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Gravitational Field Strength

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Gravitational Field Strength

Modern physics is defined mainly in terms of fields, which are physical entities that extend in space and time. These objects are the usual sources of non-contact forces and allow us to describe the dynamics of almost every system we know of.

British-born scientist Isaac Newton already figured that gravity is a field that exists because of the presence of mass. Furthermore, he realised that it was always an attractive force. Let’s take a look at the definition of gravitational field strength:

The gravitational field strength is the measure of the intensity of the gravitational field that has mass as a source and attracts other masses.

Gravitational field strength is generated by masses, and it gives rise to an attractive force that weakens with distance.

The gravitational field strength equation

Historically, there has not been a unique description of gravity. Due to experimentation, we know that Newton’s expression works on planets, stars (etc.) and their surroundings.

When considering more complex phenomena, such as black holes, galaxies, deviation of light, we need more fundamental theories such as General Relativity, developed by Albert Einstein.

Recall Newton’s law of gravitation. Its formula is

where the vector Z is the field strength sourced by the mass M, G is the universal constant of gravitation, r is the radial distance measured from the centre of the mass of the source body, and the vector er is the radial unit vector going towards it. If we want to obtain the force a body with mass m experiences under the influence of the field Z, we can simply calculate it as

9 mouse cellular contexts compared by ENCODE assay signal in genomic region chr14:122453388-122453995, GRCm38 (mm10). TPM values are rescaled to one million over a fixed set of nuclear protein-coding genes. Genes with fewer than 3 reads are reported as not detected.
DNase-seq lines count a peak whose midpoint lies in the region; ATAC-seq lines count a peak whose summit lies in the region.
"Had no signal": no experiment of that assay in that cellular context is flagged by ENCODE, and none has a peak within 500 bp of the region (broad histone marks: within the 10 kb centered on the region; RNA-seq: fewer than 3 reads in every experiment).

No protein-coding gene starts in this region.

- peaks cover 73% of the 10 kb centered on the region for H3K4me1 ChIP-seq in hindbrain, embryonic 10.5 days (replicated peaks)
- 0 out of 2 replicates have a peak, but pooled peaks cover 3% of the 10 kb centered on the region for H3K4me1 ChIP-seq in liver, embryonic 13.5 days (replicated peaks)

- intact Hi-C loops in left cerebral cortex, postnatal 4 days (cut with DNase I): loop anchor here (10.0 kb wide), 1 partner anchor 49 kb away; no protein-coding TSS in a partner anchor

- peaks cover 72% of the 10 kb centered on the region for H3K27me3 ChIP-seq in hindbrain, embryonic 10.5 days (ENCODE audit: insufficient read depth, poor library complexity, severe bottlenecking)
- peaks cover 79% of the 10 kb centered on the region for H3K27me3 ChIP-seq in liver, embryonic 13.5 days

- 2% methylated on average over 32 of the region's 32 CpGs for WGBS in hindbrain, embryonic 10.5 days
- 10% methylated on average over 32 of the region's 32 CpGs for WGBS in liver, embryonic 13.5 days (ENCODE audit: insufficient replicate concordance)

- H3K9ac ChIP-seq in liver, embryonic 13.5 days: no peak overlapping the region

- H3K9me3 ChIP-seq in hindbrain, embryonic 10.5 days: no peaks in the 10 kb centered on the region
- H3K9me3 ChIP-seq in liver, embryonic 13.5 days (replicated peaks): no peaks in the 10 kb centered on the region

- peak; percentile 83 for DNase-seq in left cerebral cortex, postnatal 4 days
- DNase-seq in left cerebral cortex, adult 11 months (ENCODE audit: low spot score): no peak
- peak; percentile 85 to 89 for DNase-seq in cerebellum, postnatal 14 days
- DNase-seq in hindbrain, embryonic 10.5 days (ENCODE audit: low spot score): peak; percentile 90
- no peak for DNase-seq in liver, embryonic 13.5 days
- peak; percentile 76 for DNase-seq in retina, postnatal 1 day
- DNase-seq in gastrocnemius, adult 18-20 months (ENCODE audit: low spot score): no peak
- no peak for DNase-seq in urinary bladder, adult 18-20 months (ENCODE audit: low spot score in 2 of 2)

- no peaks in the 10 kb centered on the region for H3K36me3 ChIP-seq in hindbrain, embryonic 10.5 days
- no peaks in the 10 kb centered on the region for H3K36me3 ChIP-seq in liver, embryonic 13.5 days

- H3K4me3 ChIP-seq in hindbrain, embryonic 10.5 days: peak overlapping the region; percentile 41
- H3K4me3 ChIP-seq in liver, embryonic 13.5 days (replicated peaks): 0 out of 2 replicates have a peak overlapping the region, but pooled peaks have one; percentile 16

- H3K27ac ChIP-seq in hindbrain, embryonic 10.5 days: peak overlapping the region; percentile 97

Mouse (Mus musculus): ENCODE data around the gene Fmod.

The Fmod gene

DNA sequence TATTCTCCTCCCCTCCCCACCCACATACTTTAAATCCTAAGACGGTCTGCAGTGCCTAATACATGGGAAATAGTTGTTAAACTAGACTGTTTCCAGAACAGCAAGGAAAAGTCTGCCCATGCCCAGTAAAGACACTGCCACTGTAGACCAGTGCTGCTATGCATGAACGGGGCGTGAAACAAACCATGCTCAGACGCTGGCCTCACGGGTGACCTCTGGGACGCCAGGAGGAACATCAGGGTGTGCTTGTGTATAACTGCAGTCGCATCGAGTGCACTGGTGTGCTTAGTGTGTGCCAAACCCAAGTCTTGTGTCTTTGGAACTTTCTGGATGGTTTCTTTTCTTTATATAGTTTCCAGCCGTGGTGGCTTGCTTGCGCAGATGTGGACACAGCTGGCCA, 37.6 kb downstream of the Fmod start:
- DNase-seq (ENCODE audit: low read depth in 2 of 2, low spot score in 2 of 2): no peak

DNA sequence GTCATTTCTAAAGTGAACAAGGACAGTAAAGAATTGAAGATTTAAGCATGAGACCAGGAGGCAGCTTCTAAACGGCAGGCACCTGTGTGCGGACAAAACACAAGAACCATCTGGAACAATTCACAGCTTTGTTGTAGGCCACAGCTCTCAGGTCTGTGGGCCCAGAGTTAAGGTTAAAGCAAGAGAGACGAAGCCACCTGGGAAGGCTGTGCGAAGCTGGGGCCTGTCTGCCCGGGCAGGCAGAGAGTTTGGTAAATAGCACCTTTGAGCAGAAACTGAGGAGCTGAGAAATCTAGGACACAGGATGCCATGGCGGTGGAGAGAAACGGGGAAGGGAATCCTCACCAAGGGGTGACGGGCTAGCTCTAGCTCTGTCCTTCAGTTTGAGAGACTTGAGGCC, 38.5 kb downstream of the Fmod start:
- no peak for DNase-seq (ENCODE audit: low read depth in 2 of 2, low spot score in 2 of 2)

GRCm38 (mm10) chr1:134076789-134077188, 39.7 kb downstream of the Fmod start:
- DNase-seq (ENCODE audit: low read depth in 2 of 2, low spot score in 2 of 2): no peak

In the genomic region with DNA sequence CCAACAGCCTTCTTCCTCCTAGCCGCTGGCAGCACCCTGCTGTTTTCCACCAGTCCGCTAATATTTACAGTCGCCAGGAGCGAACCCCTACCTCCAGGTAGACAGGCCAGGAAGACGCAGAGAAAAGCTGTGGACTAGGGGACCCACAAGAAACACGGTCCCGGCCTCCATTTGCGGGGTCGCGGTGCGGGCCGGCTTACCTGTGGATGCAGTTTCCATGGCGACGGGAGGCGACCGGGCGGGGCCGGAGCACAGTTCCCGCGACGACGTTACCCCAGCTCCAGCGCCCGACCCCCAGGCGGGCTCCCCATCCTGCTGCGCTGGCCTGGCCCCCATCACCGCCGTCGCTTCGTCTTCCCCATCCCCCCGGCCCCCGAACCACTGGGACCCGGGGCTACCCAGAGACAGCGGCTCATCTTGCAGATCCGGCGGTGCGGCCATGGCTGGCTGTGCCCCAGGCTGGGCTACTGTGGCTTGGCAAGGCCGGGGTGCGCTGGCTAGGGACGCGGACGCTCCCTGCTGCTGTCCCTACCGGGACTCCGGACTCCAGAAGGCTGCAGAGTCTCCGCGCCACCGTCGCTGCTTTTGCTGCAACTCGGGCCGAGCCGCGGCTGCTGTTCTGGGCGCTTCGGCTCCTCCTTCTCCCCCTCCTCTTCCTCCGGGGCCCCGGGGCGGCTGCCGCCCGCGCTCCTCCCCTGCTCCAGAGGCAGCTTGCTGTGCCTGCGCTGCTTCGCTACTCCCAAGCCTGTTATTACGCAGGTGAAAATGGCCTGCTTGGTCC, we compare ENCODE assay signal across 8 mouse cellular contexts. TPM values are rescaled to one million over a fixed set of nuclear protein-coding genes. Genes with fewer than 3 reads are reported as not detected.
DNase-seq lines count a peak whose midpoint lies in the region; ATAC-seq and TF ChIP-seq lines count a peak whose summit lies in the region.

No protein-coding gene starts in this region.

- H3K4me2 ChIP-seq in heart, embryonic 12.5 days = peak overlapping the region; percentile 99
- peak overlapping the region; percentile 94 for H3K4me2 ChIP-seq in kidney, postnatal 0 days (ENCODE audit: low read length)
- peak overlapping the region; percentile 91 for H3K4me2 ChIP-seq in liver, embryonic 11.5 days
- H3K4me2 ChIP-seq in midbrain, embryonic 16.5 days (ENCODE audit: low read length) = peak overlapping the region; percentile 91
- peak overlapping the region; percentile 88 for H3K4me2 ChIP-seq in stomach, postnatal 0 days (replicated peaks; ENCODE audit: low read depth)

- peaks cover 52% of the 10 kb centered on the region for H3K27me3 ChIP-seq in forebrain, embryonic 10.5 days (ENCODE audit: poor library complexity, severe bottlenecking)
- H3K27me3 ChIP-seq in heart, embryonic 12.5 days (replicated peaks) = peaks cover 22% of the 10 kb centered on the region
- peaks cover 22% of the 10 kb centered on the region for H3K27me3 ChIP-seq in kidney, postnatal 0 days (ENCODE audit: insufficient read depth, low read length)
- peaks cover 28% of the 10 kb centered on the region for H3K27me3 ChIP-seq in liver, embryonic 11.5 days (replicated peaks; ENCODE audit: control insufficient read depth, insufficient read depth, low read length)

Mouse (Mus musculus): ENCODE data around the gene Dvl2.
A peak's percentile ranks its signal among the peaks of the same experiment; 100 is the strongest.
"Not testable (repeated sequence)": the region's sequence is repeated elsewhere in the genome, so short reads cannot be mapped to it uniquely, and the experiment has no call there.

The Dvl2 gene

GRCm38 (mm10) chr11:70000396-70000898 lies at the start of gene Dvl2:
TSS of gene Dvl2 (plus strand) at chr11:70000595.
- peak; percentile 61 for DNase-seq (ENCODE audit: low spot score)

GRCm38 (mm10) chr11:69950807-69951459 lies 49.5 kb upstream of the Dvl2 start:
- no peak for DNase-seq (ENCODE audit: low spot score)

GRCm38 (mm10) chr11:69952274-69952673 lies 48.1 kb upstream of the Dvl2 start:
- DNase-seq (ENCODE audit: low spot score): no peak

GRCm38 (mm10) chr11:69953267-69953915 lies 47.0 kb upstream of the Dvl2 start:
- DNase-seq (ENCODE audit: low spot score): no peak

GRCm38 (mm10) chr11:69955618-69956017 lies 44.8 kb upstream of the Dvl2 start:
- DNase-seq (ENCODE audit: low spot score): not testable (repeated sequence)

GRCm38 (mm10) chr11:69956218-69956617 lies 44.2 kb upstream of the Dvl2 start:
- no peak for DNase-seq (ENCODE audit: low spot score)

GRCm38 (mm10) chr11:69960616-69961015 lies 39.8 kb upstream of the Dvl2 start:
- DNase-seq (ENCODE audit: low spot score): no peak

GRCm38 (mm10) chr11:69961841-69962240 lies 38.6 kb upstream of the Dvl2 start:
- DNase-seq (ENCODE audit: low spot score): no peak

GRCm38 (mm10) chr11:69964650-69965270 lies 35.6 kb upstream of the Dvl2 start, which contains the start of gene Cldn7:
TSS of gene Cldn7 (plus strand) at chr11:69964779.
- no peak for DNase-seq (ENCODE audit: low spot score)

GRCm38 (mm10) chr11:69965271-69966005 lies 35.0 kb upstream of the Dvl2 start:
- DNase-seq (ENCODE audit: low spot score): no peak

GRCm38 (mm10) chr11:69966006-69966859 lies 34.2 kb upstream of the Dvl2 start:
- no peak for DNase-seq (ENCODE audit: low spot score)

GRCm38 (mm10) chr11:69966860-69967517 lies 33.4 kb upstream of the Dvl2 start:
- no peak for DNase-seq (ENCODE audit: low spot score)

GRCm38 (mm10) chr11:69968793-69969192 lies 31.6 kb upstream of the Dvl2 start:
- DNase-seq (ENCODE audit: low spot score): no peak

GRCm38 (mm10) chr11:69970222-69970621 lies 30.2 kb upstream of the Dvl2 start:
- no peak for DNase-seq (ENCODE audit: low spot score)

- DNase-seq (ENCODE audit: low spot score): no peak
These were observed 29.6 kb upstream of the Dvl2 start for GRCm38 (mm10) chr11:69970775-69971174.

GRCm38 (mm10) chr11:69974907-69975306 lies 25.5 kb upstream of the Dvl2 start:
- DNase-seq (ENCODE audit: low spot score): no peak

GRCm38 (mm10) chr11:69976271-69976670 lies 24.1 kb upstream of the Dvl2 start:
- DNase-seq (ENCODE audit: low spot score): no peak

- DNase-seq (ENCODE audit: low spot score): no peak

The gravitational field strength unit

Concerning units and values, we find that the force of gravity is measured in Newtons [N = kg⋅m/s2]. As a result, the field strength is measured in m/s2, i.e. it is an acceleration. The mass is usually measured in kilograms and the distance in meters. This gives us the units of the universal gravitational constant G, which are Nm2/kg2 = m3/s2⋅kg. The value of G is 6.674 ⋅ 10-11m3/s2⋅kg.

The gravitational field strength on Earth

Important to know! The value of the gravitational field strength on Earth is 9.81m/s2 or N/kg.

Gravitational field strength Newton's law of gravitation StudySmarterNewton’s law of gravitation, Wikimedia Commons

What are the main features of gravitational field strength?

The main features of the gravitational field include

  • The symmetry from the description of any of the two bodies.
  • The radial symmetry.
  • The specific value the universal constant for gravitation takes.

Understanding these characteristics is important, even for current scientists, to develop better models for gravity that reproduce the basic aspects of Newton’s gravity.

Reciprocity of the bodies

One of the most important consequences of Newton’s expression for the gravitational field strength is the reciprocity of the masses. This is consistent with Newton’s third law of motion, which states: if a body exerts a force on another body, the latter exerts the same force with opposite direction on the first.